Naoko Uno, the 2018 3MT grand winner and doctoral student at the University of Georgia’s Center for Vaccines and Immunology, lives two lives which intersected neatly and handily last year. On one hand, she works in a laboratory where researchers are developing a dengue vaccine using COBRA, a “computationally optimized broadly reactive antigen.” Their research seeks to create a comprehensive vaccine that will protect against the dengue virus, which has four different strains.
Dengue is also on the rise.
Uno’s winning 3MT presentation was titled, “Designing a Universal Dengue Vaccine.”
But in her off-hours, Uno is passionately, exuberantly making noise rather than running tests. She can often be found pounding the keyboard and singing vocals with several Athens bands, including her very own band, Calico Vision. (Sometimes, she confesses to singing in the lab when working alone at night.)
And so, a stage is a familiar place for the avid musician and scientist, who performs and records music in her home studio.
Yet Uno’s 3MT preparation technique was unconventional, and one inspired by years of mastering piano compositions. It meant learning her three-minute presentation both forwards and backwards.
She tackled her preparations exactly as her music teachers had taught her to master musical pieces. And it worked.
Uno never skipped a beat.
She rehearsed her speech over and again until she could pick it up again seamlessly should she falter, without having to start over. And the effort paid off, netting her first place.
Despite having learned her 3MT speech backwards and forwards, and pushing herself to perfect it, Uno still worried afterward. Distilled to three minutes, the speeches must capture a thesis subject which can be 80,000 words long.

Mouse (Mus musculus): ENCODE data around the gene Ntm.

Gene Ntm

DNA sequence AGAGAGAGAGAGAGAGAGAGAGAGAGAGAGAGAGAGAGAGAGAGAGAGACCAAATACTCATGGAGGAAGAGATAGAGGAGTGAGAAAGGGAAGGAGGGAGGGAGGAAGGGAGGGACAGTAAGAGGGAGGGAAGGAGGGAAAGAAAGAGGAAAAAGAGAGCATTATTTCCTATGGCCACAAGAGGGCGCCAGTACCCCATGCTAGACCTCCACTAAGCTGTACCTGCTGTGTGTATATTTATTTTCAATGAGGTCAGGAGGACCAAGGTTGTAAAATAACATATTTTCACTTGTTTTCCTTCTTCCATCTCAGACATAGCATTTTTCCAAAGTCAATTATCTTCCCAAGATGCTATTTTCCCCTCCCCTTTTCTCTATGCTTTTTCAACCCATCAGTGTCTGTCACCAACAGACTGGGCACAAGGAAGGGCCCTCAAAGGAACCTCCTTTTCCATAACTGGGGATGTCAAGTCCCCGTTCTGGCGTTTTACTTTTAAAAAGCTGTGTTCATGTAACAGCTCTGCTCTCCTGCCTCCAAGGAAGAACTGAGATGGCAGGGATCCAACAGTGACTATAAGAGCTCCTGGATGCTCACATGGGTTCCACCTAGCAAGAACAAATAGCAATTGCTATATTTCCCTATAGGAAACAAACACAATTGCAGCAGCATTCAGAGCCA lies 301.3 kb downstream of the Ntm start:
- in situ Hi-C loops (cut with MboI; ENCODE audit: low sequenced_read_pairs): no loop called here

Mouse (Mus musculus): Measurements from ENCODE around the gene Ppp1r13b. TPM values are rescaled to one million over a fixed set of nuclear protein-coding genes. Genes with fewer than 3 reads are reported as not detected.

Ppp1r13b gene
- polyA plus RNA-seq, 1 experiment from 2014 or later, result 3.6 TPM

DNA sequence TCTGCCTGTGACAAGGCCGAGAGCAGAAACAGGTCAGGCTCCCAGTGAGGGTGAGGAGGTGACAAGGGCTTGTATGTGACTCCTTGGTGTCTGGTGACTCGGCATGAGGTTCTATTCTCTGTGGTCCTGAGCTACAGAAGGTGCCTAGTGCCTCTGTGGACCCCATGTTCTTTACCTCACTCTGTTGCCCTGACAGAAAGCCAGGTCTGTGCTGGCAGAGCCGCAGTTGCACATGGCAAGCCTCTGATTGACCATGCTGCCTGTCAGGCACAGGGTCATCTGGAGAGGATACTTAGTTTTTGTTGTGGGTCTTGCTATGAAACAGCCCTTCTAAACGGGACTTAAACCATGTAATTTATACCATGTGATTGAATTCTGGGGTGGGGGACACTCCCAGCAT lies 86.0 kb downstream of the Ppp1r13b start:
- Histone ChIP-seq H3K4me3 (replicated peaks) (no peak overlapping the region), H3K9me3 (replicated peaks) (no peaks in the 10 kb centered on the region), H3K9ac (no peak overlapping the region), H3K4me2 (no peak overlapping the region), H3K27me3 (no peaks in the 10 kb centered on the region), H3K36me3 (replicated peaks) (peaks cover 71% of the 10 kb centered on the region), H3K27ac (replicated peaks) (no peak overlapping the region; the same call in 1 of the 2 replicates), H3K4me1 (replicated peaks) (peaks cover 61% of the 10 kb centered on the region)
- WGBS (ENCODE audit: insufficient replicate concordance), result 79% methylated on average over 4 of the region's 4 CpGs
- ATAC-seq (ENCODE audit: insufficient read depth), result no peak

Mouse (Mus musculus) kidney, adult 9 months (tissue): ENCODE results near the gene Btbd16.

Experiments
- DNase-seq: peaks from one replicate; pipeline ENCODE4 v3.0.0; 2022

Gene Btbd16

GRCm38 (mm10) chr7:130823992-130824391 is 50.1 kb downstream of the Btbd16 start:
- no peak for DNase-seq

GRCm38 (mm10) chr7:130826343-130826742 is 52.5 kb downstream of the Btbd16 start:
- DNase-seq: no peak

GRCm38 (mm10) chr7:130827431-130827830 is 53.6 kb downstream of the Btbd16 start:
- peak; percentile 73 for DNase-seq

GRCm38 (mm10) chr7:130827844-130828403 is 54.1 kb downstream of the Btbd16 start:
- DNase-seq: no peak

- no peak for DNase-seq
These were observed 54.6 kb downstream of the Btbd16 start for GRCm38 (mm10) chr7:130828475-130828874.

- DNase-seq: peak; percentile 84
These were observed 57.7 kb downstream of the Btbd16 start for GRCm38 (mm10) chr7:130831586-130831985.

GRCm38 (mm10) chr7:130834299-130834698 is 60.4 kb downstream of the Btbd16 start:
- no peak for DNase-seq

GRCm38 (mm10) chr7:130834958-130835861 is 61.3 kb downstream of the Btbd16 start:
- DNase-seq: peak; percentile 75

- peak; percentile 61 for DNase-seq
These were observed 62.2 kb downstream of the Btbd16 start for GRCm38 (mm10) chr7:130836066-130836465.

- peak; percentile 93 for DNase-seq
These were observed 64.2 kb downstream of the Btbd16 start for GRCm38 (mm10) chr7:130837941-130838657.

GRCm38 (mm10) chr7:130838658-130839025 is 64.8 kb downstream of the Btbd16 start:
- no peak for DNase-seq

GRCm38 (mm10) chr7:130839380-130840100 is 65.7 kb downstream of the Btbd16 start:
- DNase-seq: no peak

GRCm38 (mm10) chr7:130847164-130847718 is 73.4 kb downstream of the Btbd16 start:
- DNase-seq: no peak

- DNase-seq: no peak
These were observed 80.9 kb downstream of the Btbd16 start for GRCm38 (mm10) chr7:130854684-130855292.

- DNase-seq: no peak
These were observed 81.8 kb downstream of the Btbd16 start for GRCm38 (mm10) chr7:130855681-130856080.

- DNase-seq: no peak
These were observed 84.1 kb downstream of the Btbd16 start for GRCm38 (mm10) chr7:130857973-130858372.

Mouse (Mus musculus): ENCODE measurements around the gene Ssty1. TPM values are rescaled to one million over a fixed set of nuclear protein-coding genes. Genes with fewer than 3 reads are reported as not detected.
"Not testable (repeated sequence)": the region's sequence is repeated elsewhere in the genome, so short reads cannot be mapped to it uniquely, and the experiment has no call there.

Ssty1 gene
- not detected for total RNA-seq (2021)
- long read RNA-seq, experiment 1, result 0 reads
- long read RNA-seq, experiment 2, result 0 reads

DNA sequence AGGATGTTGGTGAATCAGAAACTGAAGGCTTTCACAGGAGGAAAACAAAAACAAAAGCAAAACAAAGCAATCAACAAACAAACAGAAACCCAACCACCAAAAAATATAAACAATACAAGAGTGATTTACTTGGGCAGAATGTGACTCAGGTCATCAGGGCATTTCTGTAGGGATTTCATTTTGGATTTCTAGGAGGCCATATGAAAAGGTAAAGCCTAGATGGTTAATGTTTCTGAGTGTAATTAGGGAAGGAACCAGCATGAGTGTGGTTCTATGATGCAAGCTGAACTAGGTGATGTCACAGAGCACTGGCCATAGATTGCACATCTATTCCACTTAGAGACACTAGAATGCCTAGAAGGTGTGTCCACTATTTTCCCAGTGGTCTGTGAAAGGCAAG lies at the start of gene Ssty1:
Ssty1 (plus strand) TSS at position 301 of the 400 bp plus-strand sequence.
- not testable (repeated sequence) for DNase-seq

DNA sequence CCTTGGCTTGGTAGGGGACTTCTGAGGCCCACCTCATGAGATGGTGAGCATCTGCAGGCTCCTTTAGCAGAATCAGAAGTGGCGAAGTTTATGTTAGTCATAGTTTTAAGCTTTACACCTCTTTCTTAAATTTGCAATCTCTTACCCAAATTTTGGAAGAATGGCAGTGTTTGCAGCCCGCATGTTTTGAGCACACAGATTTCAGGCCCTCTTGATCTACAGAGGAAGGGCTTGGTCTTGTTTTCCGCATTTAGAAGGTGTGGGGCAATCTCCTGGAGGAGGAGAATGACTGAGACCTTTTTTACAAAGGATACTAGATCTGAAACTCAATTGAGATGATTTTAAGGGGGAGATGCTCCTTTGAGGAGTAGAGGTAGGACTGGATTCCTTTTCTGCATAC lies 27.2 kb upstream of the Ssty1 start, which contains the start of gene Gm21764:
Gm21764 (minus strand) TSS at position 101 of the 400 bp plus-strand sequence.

“I didn’t remember if I’d covered all the points,” she says. “Everyone else was so good! I think that got me nervous, because they were so good.”
Yet she won the $1,000 prize, which Uno will apply towards a future family visit to Japan.
“Right now, I’m going to save it…and be a little less poor!”
RESEARCHER BY DAY
Uno changed her research focus after returning to her native Athens from the West Coast, where she had done graduate studies in nanomaterials and immunology at the Center for Electron Microscopy and Nanofabrication at Portland State University. She also previously worked in vaccine research at the Robert W. Franz Cancer Research Center at Providence Hospital.
Born in Yokohama, Japan, Uno came to Athens, Ga. at age seven with her family. Her father is a scientist, and her mother, a pianist, studied audiology at UGA.
Uno’s grandfather, Saburo Kubota, retired from Toyota and taught Japanese classes at UGA. It was assumed she, too, would remain at UGA, but she sought more independence.
At 18, she left for Portland, Oregon to begin undergraduate studies in physics at Lewis and Clark College. “My father is a physicist,” she explains.
She remained out West, and earned a master’s in applied physics at Portland State, still following in her father’s footsteps. Then, Uno shifted course. It was a daunting decision and required a change in disciplines, leaving physics for immunological research. But there were contributing factors, both academic and personal.
“When I did my master’s, I collaborated with a cancer research institute,” Uno says. The experience there had given rise to a new interest for Uno, which dovetailed with other concerns.
“What drew me to the cancer research was a family tie to cancer; also, even a childhood friend (who had cancer). Because of that, I wanted to start working in cancer vaccines.”
More to the point, Uno felt she “could help a lot more people rather than doing theoretical quantum mechanics.”
KEEP READING AT http://gradmag.uga.edu/naoko-uno/